Last edited by EUFighter; 18th May 2020 at 06:33.

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  11. #107
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    Plenty of supply of nice used 320/737, but no QC version is currently available and there is no commercial appetite to build and certify such a kit.

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  13. #108
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    Quote Originally Posted by Charlie252 View Post
    Plenty of supply of nice used 320/737, but no QC version is currently available and there is no commercial appetite to build and certify such a kit.
    Do not get hung up on QC, this like the use of combi aircraft has fallen out of use in the ordinary commercial field.
    We are talking an aircraft for military operations. If we take the KC46, they have a large main deck door so that the main deck can be used for cargo or mixed cargo/passenger transport. The French Air Force will have some of the A330 MRTT's with the same capability. and looking further afield IAI Bedek did a conversion of a B767 for Columbia to have cargo or passengers on the main deck.

    What is involved is that first a cargo door and CLS are needed and these are available on the market at present. If you want a Multi-role Transport, then (a) there will need to be kept some of the PAX doors as active (this is what limits the KC46 to around 50 PAX), (b) there needs to be kept the services for PAX, so toilet and galley (usually the aft), (c) there needs to be palletized seats.

  14. #109
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    Quote Originally Posted by Charlie252 View Post
    Plenty of supply of nice used 320/737, but no QC version is currently available and there is no commercial appetite to build and certify such a kit.
    PEMCO are going through the STC process for the 73NG right now.

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  16. #110
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    Quote Originally Posted by EUFighter View Post

    (this is what limits the KC46 to around 50 PAX)
    Though without 463L pallets on the main deck the KC-46A can seat 114 pax using RoRo palletised seating.

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  18. #111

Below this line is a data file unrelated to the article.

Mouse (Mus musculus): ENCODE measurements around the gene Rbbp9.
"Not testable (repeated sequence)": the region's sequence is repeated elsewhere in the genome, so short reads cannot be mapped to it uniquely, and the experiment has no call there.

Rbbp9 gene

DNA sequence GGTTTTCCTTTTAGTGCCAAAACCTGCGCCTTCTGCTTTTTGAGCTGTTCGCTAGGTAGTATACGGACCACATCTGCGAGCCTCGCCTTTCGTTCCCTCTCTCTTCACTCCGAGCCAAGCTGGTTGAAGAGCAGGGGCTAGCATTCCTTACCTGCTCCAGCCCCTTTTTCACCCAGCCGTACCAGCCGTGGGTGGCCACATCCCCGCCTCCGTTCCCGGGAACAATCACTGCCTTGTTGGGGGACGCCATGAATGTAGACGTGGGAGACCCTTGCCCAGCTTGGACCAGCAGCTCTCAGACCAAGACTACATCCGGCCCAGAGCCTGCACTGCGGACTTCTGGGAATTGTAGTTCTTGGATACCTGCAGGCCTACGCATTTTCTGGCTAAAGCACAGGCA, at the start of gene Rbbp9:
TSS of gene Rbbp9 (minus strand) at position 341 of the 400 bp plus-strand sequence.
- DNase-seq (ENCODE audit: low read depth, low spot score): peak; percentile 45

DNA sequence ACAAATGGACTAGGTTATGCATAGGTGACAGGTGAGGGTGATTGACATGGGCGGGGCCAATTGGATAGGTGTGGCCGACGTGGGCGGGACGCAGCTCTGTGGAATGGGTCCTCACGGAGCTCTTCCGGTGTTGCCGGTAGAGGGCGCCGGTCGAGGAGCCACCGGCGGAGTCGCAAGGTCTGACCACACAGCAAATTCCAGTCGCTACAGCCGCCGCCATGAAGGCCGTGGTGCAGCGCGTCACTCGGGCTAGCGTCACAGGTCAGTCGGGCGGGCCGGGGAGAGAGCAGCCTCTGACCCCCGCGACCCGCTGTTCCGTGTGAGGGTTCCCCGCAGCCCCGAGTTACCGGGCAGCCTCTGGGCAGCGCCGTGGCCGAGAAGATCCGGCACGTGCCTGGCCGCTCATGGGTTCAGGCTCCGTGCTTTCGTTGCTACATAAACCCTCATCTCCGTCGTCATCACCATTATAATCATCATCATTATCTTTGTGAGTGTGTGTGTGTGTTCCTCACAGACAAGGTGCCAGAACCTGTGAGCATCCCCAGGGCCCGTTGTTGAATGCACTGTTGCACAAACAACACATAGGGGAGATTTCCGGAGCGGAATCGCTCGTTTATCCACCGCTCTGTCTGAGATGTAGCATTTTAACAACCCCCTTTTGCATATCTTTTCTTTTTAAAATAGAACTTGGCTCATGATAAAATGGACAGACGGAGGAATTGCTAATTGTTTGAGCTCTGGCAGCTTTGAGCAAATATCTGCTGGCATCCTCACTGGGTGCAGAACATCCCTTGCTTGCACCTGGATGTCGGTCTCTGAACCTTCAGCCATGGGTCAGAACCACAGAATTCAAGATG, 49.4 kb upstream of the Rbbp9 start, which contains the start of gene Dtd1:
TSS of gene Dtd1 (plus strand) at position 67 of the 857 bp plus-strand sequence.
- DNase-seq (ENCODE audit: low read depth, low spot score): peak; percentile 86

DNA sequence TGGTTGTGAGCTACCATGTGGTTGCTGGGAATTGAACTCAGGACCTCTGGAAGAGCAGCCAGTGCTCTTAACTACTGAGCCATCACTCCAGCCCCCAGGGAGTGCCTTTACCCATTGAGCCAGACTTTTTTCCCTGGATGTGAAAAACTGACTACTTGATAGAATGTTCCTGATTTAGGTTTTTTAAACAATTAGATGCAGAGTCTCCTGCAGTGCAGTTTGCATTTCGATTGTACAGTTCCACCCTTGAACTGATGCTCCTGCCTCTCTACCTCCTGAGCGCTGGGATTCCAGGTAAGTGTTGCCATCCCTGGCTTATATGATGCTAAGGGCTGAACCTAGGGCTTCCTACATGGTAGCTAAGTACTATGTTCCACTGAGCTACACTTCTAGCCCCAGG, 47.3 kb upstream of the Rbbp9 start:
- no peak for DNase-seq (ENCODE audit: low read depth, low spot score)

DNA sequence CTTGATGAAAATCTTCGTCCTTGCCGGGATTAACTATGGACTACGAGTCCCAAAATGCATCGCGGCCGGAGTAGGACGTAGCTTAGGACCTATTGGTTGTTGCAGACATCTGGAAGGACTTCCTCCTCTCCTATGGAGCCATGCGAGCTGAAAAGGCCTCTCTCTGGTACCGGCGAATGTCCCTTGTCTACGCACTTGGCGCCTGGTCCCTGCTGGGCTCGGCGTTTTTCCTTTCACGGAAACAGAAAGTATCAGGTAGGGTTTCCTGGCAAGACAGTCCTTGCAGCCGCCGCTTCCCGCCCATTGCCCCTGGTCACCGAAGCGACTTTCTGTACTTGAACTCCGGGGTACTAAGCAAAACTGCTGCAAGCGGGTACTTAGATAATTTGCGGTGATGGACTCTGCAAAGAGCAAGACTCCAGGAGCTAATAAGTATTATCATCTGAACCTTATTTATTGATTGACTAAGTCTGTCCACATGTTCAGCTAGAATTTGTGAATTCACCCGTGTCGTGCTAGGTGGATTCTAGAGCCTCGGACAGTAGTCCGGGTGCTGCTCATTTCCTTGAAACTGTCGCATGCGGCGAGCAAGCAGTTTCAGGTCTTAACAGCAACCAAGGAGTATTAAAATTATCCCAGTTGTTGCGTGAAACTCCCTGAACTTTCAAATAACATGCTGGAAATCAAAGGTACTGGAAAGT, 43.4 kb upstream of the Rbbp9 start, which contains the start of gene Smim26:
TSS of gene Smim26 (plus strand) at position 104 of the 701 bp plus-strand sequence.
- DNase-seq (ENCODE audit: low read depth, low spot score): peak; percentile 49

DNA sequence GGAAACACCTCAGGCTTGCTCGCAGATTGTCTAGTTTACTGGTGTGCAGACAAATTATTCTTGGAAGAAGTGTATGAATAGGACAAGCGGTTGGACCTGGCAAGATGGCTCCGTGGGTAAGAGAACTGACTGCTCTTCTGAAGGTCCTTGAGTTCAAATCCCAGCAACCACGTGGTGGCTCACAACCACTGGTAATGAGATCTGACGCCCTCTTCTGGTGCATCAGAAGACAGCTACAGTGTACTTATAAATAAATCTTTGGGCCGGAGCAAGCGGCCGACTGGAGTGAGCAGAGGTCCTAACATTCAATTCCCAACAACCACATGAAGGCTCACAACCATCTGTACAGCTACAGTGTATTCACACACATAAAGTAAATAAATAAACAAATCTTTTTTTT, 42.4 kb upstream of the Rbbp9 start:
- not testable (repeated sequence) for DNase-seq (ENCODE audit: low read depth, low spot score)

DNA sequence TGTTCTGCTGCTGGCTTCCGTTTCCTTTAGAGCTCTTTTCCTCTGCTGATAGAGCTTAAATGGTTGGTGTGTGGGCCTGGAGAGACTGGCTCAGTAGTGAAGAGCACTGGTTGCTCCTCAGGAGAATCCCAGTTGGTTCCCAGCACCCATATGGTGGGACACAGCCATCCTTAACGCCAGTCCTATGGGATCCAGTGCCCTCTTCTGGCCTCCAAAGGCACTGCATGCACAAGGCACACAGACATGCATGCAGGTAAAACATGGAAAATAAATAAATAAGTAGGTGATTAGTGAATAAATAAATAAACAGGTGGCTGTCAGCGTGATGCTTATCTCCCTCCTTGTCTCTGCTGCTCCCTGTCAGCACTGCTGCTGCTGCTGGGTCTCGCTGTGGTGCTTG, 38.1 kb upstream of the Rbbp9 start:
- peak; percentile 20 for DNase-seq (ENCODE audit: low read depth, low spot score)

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    Quote Originally Posted by Anzac View Post
    Though without 463L pallets on the main deck the KC-46A can seat 114 pax using RoRo palletised seating.
    Yes and this is the what the USAF wanted and are paying handsomely for it.

    In the P2F conversion you take out all the PAX equipment , not just seats, but ballet, WC and most importantly the Oxygen system and Pax service units, you can't just slide in seats on rails without the other equipment.

    If there were such a conversion for the 321/737 that would be interesting, but therre currently isn't. Its questionable whether there is any commercial appetite for a QC narrow body.

    The wide body's have so much more real estate and can keep galleys, WC's etc and still have a full load floor on the main deck. Have a look at the crew seats and galleys on aircraft like the 777F and MD-11F.

    The MRTT and KC-46 were designed and certified with this capability. There might be a real danger here of the AC having a Unique aircraft type and all the associated costs and difficulties that go with that.

    If a commercial operator picks up the tab and is using the same system, then the aircraft becomes a very viable option on cost grounds given the low prices of feed stock.

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  20. #112
    Moderator DeV's Avatar
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    We need something that can operate from Baldonnel (even if it needs to be repositioned for loading).

    What’s the biggest Airbus that could operated unloaded/loaded?
    Last edited by DeV; 18th May 2020 at 10:08.

  21. #113
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    Quote Originally Posted by DeV View Post
    What’s the biggest Airbus that could operated unloaded/loaded?
    I think it would be a 320 at 77T MTOW, Balanced field is listed at 6070ft. Thats standard day nil wind.

    IIRC 29/11 is 6001ft, Airbus stated when the 319ACJ was on the cards that it would not be limited out of Bal, that was at 77T.

    a 321 would have a significant payload penalty out of Bal.

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  23. #114